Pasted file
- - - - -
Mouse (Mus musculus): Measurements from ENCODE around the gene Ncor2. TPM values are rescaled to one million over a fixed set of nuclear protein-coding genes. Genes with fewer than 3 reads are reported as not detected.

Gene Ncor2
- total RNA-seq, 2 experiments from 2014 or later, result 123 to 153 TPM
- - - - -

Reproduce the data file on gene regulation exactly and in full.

Mouse (Mus musculus): Measurements from ENCODE around the gene Ncor2. TPM values are rescaled to one million over a fixed set of nuclear protein-coding genes. Genes with fewer than 3 reads are reported as not detected.

Gene Ncor2
- total RNA-seq, 2 experiments from 2014 or later, result 123 to 153 TPM